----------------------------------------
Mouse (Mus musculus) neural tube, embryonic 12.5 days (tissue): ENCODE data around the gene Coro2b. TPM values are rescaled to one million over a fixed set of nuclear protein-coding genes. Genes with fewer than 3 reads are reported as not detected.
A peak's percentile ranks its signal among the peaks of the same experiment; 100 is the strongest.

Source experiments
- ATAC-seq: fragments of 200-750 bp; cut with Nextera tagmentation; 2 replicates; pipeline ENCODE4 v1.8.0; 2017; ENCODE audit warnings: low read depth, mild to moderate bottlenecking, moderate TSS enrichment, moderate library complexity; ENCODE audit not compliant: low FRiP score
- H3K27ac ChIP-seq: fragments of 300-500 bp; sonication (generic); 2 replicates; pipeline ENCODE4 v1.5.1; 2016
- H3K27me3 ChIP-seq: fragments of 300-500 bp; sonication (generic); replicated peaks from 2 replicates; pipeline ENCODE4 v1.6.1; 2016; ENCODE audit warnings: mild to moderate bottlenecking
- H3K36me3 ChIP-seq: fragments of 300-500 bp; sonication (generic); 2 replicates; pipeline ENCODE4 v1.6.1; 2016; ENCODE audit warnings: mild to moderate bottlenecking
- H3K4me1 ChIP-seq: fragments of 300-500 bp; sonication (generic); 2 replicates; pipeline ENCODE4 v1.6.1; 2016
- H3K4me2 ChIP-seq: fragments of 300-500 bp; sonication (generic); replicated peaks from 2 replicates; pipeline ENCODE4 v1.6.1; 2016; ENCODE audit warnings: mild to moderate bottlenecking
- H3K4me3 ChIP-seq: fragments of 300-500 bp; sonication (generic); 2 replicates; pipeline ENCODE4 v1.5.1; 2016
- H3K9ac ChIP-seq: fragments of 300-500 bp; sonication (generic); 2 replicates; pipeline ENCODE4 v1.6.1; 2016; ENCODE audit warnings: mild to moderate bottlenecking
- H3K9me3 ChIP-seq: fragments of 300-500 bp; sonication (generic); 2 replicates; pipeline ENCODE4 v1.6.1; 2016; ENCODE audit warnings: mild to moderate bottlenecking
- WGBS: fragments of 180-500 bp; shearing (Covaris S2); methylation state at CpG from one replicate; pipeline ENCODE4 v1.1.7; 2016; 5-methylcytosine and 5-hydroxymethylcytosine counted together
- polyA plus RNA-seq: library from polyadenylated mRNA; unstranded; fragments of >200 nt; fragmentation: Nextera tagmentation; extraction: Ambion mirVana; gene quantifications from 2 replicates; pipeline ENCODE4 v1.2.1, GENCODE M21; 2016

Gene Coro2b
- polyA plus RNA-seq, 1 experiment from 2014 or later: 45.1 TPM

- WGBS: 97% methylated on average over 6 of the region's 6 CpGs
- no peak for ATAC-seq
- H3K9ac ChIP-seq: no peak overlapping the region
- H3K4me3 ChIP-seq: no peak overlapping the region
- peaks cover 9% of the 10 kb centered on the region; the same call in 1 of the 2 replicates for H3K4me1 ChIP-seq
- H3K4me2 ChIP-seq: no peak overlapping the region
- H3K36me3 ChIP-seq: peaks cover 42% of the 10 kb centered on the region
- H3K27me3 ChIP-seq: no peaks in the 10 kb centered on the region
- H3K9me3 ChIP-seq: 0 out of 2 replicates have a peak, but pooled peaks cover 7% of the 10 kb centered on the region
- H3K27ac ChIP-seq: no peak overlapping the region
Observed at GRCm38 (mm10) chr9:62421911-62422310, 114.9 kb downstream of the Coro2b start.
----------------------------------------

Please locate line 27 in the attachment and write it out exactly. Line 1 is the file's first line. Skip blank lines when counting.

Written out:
Observed at GRCm38 (mm10) chr9:62421911-62422310, 114.9 kb downstream of the Coro2b start.